Jeaffreson History, Family Crest & Coats of Arms
The Jeaffreson surname is a patronymic name that comes from the personal names Geoffrey and Godfrey. These names appear in Old English as Geffrey and in Old French as Jefroi or Jeufroi. The surname Jeaffreson makes use of the patronymic suffix -son, which had superseded all other such suffixes in popularity by the 14th century, and was most common in the north of Britain. This suffix was sometimes abbreviated to -s.
Early Origins of the Jeaffreson family
The surname Jeaffreson was first found in Staffordshire where Robert Geffreysone was listed in the Assize Rolls for 1344. In Yorkshire, we found Alice Geffrason there in 1488 and John Jeffrason was listed as a Freeman of York in 1528. 
Early History of the Jeaffreson family
This web page shows only a small excerpt of our Jeaffreson research. Another 118 words (8 lines of text) covering the years 1821, 1720, 1691, 1720 and 1797 are included under the topic Early Jeaffreson History in all our PDF Extended History products and printed products wherever possible.
Jeaffreson Spelling Variations
There are relatively few surnames native to Wales, but they have an inordinately large number of spelling variations. Early variations of Welsh surnames can be explained by the fact that very few people in the early Middle Ages were literate. Priests and the few other literate people were responsible for recording names in official documents. And because most people could not specific how to properly record their names it was up to the individual recorder of that time to determine how a spoken name should be recorded. Variations due to the imprecise or improper recording of a name continued later in history when names originally composed in the Brythonic Celtic, language of Wales, known by natives as Cymraeg, were transliterated into English. Welsh names that were documented in English often changed dramatically since the native language of Wales, which was highly inflected, did not copy well. Occasionally, however, spelling variations were carried out according to an individual's specific design: a branch loyalty within the family, a religious adherence, or even patriotic affiliations could be indicated by minor variations. The spelling variations of the name Jeaffreson have included Jeffers, Jefferson, Jeffson, Jephson and others.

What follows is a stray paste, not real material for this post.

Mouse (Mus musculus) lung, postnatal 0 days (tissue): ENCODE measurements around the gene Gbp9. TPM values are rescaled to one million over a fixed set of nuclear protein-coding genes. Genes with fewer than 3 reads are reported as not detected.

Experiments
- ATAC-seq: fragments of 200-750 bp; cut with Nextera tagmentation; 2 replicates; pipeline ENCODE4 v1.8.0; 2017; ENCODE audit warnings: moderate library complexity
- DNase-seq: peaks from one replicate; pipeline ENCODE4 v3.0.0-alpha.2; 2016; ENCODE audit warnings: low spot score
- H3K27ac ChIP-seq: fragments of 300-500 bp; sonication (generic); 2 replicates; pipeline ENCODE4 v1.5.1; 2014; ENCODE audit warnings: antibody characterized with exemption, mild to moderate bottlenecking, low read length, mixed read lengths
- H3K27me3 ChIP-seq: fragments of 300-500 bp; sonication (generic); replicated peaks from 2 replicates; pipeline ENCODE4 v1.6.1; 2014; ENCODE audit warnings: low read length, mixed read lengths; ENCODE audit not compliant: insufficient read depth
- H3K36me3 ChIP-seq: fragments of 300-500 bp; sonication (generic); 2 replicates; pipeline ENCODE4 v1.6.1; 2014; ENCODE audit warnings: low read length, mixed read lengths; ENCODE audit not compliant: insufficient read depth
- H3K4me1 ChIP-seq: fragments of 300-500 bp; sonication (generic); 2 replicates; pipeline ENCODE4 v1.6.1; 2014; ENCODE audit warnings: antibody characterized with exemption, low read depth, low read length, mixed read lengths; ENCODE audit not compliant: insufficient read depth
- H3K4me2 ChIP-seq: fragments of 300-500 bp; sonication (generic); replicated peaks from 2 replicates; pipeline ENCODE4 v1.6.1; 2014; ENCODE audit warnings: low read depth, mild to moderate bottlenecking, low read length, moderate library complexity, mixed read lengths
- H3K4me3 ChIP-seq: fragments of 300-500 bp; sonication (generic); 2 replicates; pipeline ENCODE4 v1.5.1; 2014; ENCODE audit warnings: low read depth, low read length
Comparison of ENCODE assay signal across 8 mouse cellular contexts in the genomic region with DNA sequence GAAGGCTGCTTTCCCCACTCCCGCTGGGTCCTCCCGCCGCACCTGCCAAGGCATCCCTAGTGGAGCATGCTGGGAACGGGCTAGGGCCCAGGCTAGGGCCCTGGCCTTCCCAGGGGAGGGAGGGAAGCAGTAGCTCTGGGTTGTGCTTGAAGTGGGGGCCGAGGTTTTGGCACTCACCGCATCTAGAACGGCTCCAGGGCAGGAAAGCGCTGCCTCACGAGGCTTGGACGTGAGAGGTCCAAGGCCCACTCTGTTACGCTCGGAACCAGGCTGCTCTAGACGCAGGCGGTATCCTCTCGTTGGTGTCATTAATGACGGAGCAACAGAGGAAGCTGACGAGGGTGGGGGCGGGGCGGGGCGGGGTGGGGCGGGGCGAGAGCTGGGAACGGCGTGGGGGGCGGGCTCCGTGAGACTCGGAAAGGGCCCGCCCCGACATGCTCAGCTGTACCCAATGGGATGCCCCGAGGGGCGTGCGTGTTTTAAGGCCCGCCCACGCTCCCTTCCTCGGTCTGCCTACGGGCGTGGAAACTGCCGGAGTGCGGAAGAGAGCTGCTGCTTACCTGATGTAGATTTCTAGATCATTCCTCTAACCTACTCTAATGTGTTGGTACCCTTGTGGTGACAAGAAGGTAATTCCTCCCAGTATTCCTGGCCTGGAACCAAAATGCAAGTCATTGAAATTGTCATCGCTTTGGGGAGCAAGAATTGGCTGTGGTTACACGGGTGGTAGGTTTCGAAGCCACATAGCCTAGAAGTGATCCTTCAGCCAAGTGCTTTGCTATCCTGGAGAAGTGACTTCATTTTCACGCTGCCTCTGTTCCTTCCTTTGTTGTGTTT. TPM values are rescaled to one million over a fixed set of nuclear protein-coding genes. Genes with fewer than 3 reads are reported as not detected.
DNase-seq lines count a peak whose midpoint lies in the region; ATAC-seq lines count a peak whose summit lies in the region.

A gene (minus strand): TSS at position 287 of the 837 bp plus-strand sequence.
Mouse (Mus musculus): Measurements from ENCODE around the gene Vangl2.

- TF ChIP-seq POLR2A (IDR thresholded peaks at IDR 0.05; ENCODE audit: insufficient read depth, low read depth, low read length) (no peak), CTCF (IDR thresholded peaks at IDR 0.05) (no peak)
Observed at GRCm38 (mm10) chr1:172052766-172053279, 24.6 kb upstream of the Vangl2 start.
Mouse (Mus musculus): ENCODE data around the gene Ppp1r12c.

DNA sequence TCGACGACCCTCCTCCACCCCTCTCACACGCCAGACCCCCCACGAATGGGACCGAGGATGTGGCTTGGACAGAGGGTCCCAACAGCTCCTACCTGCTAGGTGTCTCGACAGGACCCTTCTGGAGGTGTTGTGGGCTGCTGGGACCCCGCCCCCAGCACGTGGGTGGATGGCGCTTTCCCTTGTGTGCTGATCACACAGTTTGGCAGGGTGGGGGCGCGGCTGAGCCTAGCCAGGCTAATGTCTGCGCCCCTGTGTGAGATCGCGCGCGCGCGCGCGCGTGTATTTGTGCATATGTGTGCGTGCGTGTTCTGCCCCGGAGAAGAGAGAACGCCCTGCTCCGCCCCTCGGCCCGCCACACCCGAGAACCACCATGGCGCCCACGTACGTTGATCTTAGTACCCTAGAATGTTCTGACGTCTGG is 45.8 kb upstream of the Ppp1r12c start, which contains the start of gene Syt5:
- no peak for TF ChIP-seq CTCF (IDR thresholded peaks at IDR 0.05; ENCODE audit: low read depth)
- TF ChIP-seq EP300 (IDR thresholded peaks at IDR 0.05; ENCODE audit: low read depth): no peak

Early Notables of the Jeaffreson family (pre 1700)
More information is included under the topic Early Jeaffreson Notables in all our PDF Extended History products and printed products wherever possible.
Migration of the Jeaffreson family to Ireland
Some of the Jeaffreson family moved to Ireland, but this topic is not covered in this excerpt.
Another 53 words (4 lines of text) about their life in Ireland is included in all our PDF Extended History products and printed products wherever possible.
Migration of the Jeaffreson family
Many Welsh families joined their Scottish and Irish neighbors during the late 1800s and early 1900s in seeking refuge in North America. Like the Irish and Scottish, many Welsh anxiously awaited the work, freedom, and opportunities that they believed lay in North America. Those who did journey over to the United States and what became known as Canada often realized those dreams, but only through much toil and perseverance. Whenever and however these Welsh immigrants arrived in North America, they were instrumental in the creation of the industry, commerce, and cultural heritage within those two developing nations. In the immigration and passenger lists a number of early immigrants bearing the name Jeaffreson were found: John Jefferson settled in Virginia in 1620; Mary Jefferson settled in Virginia in 1653; Edmund Jefferson settled in Pennsylvania in 1682; Robert Jefferson settled in Nova Scotia in 1774.
The motto was originally a war cry or slogan. Mottoes first began to be shown with arms in the 14th and 15th centuries, but were not in general use until the 17th century. Thus the oldest coats of arms generally do not include a motto. Mottoes seldom form part of the grant of arms: Under most heraldic authorities, a motto is an optional component of the coat of arms, and can be added to or changed at will; many families have chosen not to display a motto.
Motto: A cruce salus
Motto Translation: Salvation from the cross.
- Reaney, P.H and R.M. Wilson, A Dictionary of English Surnames. London: Routledge, 1991. Print. (ISBN 0-415-05737-X)